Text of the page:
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The Tillman Story

The times have changed for what the name Pat Tillman stands for. He used to be known as a young football star, destined for greatness. Then he was the poster child for the War in Afghanistan, a model citizen of selflessness and honor. Now everyone knows the name because all of the government corruption centered around his death.

Documentarian Amir Bar-Lev does an incredible job with this film because he has to walk a very difficult line. Tillman never wanted the spotlight. He opped out of having a big governmental funeral and never wanted to have interviews about his decision to leave the NFL and enlist into the US Army. He believed in his country and was a brave man, but he did not want to be used for propaganda.

If that’s the case, should this movie be made? It’s still using the image of Tillman for alternative reasons, but is that a difference? The film is not called The Pat Tillman Story but The Tillman Story. Pat is the central point, but the narrative is about the Tillmans that remained.

By now, almost every knows that Pat Tillman was killed by friendly fire, but that is not what was initially said. His death was used to help sell the war to the American public. Nothing was reported or questioned even with fellow soldiers testifying towards the truth. It wasn’t until Pat’s mom spent years going through the public records and trying to un-redact the classified material.

As the investigation continues, the worse it appears. It does not just look like someone made careless mistakes. Instead the film makes some serious accusations towards high government officials. Just like how Bar-Lev tackled the modern art world in My Kid Could Paint That, he uses a personal family story to bring forth legitimate questions about an institution. Every interview is incredibly fascinating and since he’s talking to Pat’s family and friends, they are incredibly passionate.

The only time the film lost its way was when they were just focusing on Pat as a person. I’m glad they debunked some of his legendary persona. Even knowing his last words doesn’t make him John Wayne. However when his family continues to praise him for many frames, it just feels like he’s being used again and then the film feels dirty.

This movie feels different than other political message movies. This is a closed story. There is no call for advocacy or even a layer of hope. This is something that has happened and it is important people know more of the facts because it could happen again.

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5 Responses to “The Tillman Story”

  1. I can’t wait to see this movie. It sounds like a good one!

  2. gwinjay says:

    I think it is time the truth is out,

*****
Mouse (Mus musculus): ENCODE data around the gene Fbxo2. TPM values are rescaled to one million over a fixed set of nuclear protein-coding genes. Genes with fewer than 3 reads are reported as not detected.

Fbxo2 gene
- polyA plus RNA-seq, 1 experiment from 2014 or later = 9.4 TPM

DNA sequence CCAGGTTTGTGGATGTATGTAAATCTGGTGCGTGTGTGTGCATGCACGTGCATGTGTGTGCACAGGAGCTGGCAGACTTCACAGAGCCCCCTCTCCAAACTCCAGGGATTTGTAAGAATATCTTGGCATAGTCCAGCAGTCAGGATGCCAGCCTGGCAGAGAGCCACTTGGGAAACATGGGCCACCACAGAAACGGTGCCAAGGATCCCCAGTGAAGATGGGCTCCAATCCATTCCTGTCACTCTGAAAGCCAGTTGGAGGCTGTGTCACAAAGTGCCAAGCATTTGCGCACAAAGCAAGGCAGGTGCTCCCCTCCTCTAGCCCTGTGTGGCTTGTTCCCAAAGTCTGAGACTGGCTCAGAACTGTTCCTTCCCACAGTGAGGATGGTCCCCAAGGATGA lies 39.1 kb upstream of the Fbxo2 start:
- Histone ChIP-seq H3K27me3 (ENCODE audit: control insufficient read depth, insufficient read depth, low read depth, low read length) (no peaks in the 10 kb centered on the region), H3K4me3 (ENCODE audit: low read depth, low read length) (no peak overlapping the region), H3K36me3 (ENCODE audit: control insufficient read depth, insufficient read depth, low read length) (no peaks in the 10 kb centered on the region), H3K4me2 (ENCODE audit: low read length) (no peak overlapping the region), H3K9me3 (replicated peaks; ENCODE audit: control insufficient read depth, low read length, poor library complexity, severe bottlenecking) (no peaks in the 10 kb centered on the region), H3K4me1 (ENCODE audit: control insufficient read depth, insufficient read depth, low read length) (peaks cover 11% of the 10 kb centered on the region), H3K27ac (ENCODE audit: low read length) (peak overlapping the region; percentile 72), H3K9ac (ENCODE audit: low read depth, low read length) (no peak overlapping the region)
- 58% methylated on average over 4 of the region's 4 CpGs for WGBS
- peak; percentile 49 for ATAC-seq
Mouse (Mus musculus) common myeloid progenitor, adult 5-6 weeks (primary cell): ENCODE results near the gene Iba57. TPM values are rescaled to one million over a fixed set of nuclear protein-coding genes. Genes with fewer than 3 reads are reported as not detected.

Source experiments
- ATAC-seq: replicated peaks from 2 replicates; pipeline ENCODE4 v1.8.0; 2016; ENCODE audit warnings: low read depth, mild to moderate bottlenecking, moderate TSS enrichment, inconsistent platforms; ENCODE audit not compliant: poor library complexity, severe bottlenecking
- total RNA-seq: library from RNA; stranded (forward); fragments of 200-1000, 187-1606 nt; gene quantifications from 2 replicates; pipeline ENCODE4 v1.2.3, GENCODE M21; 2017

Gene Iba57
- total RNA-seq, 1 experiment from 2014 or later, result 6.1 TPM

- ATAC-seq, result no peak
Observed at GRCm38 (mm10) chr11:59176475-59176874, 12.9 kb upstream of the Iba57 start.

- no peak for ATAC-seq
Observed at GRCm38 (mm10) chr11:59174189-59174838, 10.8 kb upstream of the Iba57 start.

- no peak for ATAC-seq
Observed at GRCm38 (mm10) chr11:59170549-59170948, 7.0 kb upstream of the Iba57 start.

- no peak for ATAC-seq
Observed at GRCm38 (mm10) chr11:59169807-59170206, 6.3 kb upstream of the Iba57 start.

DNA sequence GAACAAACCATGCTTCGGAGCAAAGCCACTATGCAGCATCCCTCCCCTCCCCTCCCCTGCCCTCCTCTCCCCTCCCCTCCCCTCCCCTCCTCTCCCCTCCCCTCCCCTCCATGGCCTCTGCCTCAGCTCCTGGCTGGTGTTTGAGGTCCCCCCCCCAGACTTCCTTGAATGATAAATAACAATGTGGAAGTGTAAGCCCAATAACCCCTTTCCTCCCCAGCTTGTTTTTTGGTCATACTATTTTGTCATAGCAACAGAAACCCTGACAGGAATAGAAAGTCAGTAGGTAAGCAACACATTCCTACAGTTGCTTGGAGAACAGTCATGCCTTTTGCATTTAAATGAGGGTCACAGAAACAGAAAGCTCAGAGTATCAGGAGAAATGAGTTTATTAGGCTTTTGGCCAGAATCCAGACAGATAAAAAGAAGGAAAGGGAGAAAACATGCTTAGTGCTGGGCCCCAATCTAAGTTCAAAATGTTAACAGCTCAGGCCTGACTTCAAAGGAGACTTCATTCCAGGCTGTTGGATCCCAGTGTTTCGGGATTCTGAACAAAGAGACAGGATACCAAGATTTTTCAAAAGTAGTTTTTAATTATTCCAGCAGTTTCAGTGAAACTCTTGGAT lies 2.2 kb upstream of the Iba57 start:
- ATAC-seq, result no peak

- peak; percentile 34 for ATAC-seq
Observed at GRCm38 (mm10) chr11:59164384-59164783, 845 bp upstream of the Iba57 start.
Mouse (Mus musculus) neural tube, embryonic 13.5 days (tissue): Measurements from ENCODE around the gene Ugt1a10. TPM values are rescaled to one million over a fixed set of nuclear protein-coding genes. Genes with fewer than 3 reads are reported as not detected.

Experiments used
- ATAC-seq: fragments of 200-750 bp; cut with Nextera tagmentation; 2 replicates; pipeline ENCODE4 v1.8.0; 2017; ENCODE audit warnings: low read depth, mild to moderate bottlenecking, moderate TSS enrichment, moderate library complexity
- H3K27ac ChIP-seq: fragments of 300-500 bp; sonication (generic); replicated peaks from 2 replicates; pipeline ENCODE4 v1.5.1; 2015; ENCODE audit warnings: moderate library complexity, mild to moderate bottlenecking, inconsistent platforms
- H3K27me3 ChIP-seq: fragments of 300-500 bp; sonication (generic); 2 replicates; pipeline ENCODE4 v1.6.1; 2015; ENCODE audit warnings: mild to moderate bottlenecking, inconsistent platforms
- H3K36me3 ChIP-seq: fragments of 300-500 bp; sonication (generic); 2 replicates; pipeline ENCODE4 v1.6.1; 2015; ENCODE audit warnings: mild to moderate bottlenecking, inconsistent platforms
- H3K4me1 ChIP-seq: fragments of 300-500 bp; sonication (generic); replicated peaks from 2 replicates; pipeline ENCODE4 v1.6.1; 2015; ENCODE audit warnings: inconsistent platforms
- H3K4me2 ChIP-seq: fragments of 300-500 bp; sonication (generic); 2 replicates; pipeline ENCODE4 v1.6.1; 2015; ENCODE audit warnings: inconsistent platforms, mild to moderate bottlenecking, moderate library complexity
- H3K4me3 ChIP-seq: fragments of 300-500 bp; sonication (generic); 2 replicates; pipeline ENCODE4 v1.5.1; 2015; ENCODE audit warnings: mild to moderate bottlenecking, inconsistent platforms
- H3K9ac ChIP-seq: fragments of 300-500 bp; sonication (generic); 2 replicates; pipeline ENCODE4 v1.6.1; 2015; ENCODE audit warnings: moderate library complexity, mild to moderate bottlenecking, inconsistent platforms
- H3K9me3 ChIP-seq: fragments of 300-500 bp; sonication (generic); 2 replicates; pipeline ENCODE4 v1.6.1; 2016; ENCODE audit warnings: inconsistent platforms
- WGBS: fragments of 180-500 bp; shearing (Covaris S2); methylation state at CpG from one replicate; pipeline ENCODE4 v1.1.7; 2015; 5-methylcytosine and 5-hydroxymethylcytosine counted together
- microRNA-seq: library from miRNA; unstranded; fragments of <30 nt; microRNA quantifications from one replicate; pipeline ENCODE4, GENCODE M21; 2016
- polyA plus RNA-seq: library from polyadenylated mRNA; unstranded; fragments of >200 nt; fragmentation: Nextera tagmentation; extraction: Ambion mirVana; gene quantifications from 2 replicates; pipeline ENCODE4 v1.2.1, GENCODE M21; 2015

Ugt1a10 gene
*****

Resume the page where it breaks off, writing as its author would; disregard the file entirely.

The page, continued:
which should have been known from the start
    and a shame that we have to wait for
    the Hollywood version
    and it should feel dirty this was a dirty deal
    for all Americans, glad for this movie review
    the truth is not always pretty but its alway true

  3. Nick Rogers says:

    Good observation that the title signifies it’s not simply Pat Tillman’s story (and also avoids making it sound like a rah-rah 1940s WWII flick), and a good question of whether the film’s mere existence approaches the same opportunistic exploitation as the government, but I think Bar-Lev skirts it perfectly. For me, the depiction of Pat Tillman as presented here achieved, even in 90 minutes, a complexity that the nation or the administration’s preferred hero narrative never could – a good person, but also guarded and secretive even with those he loved. I didn’t find the Tillmans’ praise of their son, brother or husband to advance any sort of blanket anti-war agenda, either, and it felt like nothing more than appreciation for the moments they had with him and frustration that he would be so easily reduced to poster images, placards and metal monuments. One thing that’s clear from this, "No End in Sight" and "Taxi to the Dark Side": Donald Rumsfeld orchestrated some of the most vile abuses of bureaucracy and information that the White House has ever seen.

  4. Jaye Miller says:

    Should be a good movie. Tillman believed in his country and was not a fame seeker. He wanted his feelings to be kept personal and out of the limelight.

  5. Tillman never wanted the spotlight. He opped out of having a big governmental funeral and never wanted to have interviews about his decision to leave the NFL and enlist into the US Army. He believed in his country and was a brave man, but he did not want to be used for propaganda.

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